In his favor are his win in the Paddy Power Chase at Leopardstown in the Christmas Festival and a third-place finish in the Ultima in Cheltenham, a race that has proved to be a great stepping stone for the National.

However, at seven years old, and with only six chase starts, the short odds being offered on him don’t reflect the number of obstacles he will have to overcome in order to run a winning race.

Galia Des Liteaux

Dan Skelton is a trainer on form and Galia Des Liteaux could very well be the horse that gets him over the line at Aintree.

Having just made the cut in 2024, and set to be ridden by Harry Skelton, a second place at Warwick in the Classic Handicap Chase in January over 3m5f on soft ground boosted not only his official rating but his chances in the Grand National.

If he can keep pace and avoid making many mistakes, then he could be the dark horse in the race.

The Importance of the Going

No more than you or I would want to race in a muddy field in the bucketing rain, neither do most horses. And just because they can, doesn’t mean it’s easy for them.

Soft or heavy going is caused by a lot of rain, making the course more challenging to run on. They need to put in more effort to lift their feet out of the softer ground, which can slow down those not suited to such conditions.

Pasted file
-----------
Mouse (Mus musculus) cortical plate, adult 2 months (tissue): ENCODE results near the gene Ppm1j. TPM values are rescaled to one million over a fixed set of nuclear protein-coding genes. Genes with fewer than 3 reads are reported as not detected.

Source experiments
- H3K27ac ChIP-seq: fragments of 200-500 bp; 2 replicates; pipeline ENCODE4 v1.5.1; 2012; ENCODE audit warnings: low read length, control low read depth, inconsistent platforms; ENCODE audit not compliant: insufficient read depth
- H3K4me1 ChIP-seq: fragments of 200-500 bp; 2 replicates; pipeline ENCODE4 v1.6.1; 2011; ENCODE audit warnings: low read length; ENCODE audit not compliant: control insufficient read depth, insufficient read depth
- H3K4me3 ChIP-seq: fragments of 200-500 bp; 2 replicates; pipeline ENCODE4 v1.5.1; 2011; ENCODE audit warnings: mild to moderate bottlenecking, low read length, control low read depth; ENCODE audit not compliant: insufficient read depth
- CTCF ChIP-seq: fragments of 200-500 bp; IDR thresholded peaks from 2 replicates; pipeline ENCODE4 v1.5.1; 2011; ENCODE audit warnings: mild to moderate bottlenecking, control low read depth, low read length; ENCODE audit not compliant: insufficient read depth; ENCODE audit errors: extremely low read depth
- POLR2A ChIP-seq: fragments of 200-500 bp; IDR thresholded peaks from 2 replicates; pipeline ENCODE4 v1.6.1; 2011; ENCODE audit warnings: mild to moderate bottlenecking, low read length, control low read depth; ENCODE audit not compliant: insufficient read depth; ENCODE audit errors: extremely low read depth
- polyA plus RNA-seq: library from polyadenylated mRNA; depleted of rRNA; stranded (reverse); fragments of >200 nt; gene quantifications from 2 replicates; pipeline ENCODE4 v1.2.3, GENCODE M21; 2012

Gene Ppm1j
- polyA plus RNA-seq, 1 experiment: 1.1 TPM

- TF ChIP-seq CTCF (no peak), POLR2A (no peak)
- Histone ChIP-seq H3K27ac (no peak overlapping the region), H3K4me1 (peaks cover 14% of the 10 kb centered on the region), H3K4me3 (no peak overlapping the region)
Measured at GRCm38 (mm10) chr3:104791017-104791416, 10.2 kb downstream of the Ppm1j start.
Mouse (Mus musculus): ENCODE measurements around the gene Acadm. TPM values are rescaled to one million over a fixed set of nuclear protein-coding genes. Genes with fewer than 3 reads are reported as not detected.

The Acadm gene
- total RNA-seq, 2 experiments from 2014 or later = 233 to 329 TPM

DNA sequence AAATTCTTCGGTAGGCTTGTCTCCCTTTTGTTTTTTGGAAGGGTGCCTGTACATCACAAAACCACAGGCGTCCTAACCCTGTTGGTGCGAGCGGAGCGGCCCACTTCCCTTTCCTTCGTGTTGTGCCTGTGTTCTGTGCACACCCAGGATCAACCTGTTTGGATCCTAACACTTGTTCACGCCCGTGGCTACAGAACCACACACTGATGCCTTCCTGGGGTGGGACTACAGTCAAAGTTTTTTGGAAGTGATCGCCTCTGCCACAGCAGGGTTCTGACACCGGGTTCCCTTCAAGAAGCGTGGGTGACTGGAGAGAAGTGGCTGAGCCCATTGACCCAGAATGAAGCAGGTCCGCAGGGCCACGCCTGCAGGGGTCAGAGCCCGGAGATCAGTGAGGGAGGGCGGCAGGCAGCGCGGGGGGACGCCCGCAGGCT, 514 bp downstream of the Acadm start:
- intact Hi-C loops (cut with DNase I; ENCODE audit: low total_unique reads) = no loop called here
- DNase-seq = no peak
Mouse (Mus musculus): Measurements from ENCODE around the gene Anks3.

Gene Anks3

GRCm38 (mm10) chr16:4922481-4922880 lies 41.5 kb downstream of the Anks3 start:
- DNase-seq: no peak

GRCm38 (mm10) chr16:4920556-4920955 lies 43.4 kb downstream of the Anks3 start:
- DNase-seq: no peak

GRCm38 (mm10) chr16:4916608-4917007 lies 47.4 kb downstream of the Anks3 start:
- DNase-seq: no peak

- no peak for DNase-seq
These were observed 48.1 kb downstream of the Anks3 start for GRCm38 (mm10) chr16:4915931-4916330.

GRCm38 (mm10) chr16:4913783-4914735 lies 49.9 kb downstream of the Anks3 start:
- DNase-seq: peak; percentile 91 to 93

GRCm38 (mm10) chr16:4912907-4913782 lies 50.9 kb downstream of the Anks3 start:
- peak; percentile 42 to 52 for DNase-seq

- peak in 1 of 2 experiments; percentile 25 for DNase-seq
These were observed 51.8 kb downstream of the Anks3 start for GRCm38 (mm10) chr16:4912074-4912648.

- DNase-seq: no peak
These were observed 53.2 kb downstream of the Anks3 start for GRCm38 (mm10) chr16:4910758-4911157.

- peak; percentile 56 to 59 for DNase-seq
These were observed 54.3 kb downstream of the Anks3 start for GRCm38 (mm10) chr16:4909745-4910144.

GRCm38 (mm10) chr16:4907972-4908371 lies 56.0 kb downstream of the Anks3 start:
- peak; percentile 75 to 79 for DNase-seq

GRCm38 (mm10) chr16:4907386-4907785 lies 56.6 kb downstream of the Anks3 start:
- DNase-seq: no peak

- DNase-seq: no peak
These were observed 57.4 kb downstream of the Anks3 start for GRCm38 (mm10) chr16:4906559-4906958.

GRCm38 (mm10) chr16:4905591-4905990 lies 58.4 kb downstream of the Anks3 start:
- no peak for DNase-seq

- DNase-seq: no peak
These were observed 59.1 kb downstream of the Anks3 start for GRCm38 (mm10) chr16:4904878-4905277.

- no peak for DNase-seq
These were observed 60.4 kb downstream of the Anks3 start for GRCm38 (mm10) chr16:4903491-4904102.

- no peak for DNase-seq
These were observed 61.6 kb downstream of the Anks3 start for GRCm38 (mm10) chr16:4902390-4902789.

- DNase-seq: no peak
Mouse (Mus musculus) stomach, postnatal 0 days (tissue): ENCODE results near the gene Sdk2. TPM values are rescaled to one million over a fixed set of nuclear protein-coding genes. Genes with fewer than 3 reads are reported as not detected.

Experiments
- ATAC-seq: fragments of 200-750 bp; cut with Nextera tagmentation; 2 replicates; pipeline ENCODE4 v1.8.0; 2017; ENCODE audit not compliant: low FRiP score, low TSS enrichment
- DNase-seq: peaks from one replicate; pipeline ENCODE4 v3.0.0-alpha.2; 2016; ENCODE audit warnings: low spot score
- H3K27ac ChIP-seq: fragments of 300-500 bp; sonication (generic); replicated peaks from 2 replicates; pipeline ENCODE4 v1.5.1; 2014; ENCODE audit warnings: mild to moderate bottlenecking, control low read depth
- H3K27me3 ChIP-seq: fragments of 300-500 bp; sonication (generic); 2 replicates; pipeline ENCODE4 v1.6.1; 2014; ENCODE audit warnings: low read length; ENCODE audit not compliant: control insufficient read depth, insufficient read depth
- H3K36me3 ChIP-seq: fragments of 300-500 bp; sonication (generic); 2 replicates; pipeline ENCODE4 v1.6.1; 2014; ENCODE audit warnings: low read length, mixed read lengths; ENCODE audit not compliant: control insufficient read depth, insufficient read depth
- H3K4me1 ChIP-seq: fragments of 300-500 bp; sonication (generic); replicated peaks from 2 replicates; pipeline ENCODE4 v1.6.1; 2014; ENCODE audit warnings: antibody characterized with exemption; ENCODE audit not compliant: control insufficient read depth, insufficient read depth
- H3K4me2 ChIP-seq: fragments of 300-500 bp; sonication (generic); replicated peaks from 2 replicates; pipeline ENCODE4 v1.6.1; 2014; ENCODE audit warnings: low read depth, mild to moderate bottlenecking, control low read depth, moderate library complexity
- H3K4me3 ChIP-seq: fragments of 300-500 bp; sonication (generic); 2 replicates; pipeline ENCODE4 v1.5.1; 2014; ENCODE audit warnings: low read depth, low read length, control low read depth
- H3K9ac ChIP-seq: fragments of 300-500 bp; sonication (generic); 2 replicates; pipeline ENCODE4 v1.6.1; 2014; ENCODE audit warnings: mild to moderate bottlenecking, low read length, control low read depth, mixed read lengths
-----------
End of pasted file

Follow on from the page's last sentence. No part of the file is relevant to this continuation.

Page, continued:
When the race is as long as the Grand National, that kind of effort gets tiring very quickly. In fact, in past Nationals, when the going was officially ‘heavy,’ less than half the field even finished the race.

In 2001, when Red Marauder won, only four finished the race, and as recently as 2018, when Tiger Roll won, only 12 finished. If the ground plays out as predicted this year, I can’t see more than 15 runners making it around the course.

Conclusion

In summary, the going at Aintree can greatly influence the outcome of the Grand National, benefiting some horses while disadvantaging others.

By understanding which types of horses are suited to soft or heavy ground, you can make more informed predictions about who might perform well in one of the most challenging races in the horse racing calendar.